Back to school? Here are some tips to help you and your kids get back to sleeping easy

The switch from summer to school routines can wreak havoc on sleep patterns, says Carrie Prowse, a sleep consultant in Winnipeg. With that, Prowse shares her best tips for getting enough rest.

Transition from summer to school year can wreak havoc on sleep patterns, sleep consultant says

Sleep consultant Carrie Prowse says setting a regular bedtime is key to making sure kids, and parents, are getting enough shut-eye now that the school year is upon us. (Getty Images/RooM RF)

School starts this week, which means goodbye to lazy summer days and hello to late-night homework and early-morning lunch packing.

This switch from summer to school routines can wreak havoc on sleep patterns, says Carrie Prowse, a sleep consultant in Winnipeg.

"Summer just throws schedules completely off-track," she said.

"Gearing back can be quite a shift for some of these young kids."

Children from kindergarten from Grade 6 or 7 should be getting about 10 hours of sleep a night, while kids in high school should get at least nine hours, she said.

Meanwhile, adults should also be trying to get their eight hours a night.

With that in mind, Prowse shared her tips with Information Radio to help both kids and parents to make sure they're getting enough rest.

Set a bedtime, and stick to it.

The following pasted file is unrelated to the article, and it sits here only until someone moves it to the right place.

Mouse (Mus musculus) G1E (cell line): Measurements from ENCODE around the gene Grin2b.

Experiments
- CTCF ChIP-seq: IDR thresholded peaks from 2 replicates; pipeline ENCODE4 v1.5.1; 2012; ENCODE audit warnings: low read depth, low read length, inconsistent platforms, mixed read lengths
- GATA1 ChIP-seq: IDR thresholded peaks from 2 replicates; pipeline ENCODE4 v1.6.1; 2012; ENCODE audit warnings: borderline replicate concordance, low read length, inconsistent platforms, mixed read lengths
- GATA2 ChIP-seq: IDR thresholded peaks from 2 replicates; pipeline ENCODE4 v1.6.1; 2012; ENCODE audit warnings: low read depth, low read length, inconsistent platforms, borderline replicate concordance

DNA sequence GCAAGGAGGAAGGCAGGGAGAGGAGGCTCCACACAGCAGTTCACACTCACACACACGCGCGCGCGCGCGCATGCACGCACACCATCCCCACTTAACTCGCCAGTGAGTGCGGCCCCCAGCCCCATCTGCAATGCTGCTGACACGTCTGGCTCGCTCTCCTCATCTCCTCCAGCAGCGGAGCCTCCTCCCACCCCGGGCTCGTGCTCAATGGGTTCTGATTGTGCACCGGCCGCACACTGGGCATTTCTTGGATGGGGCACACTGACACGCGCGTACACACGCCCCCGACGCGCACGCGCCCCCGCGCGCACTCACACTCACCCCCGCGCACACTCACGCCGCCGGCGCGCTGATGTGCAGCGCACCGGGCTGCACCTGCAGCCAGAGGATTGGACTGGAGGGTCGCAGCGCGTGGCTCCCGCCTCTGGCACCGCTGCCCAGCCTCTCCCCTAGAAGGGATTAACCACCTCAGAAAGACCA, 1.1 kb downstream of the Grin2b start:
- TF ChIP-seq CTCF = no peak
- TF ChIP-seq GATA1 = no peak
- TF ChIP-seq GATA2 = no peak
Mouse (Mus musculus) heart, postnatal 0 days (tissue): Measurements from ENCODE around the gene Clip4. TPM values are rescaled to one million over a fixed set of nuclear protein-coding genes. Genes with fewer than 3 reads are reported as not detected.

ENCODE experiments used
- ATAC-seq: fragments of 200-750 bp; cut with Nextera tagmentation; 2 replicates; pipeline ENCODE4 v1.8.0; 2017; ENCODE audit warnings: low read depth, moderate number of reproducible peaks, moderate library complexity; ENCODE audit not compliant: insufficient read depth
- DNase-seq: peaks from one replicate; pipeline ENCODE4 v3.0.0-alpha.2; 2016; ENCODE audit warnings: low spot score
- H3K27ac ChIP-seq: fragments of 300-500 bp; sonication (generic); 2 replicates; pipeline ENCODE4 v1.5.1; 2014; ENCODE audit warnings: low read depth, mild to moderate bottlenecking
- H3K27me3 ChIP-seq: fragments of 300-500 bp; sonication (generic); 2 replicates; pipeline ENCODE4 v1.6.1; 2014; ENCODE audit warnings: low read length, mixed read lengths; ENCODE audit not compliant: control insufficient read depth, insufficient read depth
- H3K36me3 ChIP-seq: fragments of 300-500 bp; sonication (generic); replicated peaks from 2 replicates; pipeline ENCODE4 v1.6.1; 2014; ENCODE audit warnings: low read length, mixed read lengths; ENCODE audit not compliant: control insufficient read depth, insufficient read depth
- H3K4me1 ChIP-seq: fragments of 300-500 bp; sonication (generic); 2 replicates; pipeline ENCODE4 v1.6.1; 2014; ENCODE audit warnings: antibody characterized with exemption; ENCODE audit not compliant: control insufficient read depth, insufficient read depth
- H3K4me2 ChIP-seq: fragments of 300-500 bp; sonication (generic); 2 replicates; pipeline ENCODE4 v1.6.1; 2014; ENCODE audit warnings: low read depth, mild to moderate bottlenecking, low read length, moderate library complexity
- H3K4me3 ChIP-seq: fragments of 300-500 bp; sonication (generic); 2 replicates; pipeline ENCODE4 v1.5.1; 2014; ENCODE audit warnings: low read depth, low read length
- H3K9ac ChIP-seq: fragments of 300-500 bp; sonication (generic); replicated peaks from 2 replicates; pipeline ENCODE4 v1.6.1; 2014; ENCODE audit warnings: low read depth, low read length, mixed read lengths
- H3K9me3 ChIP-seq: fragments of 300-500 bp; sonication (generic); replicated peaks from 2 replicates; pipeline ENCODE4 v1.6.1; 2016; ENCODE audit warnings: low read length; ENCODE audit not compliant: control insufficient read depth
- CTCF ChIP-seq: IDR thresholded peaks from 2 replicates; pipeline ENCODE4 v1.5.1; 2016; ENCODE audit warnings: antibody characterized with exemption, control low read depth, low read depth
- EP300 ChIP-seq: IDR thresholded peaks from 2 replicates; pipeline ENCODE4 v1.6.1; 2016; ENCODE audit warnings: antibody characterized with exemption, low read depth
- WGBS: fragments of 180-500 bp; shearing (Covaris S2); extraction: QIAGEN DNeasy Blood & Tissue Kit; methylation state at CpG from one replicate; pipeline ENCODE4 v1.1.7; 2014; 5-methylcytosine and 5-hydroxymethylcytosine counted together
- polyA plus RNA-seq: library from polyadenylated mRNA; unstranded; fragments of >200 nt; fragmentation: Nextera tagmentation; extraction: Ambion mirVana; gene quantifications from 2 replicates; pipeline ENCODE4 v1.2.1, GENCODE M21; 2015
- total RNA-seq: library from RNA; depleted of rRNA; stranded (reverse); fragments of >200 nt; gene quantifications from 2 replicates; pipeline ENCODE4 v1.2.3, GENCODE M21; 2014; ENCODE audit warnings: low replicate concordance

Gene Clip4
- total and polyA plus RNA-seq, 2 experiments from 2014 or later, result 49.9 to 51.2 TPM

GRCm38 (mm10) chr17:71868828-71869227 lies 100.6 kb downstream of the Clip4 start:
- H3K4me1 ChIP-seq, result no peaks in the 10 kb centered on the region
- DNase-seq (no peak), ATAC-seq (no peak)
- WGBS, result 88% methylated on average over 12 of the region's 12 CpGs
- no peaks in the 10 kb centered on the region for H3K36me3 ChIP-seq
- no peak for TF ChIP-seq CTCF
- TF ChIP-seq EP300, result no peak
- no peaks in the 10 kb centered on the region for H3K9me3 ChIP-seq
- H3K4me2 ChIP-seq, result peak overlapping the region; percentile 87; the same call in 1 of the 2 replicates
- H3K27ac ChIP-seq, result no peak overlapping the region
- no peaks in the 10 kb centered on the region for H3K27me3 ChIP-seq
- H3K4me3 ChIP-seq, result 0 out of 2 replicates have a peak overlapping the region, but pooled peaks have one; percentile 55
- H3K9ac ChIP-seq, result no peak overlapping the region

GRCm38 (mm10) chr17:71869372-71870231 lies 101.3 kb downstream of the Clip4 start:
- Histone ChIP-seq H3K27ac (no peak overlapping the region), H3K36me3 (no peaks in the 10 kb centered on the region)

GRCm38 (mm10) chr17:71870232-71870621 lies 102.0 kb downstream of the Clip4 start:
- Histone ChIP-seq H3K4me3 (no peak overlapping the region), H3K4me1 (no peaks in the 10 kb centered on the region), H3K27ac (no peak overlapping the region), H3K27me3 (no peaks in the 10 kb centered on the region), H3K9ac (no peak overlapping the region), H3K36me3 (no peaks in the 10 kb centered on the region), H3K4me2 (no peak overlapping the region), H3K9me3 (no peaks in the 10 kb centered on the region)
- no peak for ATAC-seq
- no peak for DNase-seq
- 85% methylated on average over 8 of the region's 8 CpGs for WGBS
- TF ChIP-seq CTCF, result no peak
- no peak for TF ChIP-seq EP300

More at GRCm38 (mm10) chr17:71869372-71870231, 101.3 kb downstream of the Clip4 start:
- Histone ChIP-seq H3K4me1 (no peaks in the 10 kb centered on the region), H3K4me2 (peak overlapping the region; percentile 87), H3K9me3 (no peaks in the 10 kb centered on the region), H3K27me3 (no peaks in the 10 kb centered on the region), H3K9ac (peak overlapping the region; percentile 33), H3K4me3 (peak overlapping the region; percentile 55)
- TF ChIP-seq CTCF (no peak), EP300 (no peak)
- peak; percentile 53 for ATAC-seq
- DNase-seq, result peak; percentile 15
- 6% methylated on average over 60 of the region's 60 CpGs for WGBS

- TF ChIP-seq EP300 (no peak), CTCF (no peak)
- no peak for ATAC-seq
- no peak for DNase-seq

Prowse said her No. 1 tip for getting enough sleep is having a regular, scheduled bed time. For younger kids, that likely means going to bed at around 8 p.m., while older children should go to bed no later than 9:30 or 10 p.m.

It doesn't have to happen overnight, Prowse said, advising parents to scale back bedtimes over a week to ease kids in.

"You can start scaling back bedtime, about 15 minutes every day, until you're at a more age-appropriate bedtime for your children," she said.

Avoid screens before bed

In the age of the smartphone, kids and adults alike can be glued to screens at all hours of the day. But the blue light produced by computers, cell phones, tablets and televisions is meant to mimic daylight and suppresses melatonin, Prowse said. This means screen time can often wind kids up rather than winding them down, Prowse said.

Prowse recommends no screen time 90 minutes before bedtime for both kids and adults, even though it might be challenging.

"Suppressed melatonin makes it harder to fall asleep, makes it harder to stay asleep, and that really affects your day time productivity levels. You won't be as alert, you won't be as conscious in your discussions, you'll have a lot of forgetfulness issues," she said.

"So turning off those devices will make you more productive during the day and then give you that wind-down time in the evening when you don't have to deal with them."

Get ready the night before

Prowse also encourages parents to try to get as much done as they can in the evenings, like packing lunches and laying out your outfit for the next day, so they don't have to get up super early.

"The more prepared you can make yourself for the next morning, you'll find that the cycle kind of feeds itself, and it gets easier in the evening to get those tasks accomplished, and then you're sleeping better," she said.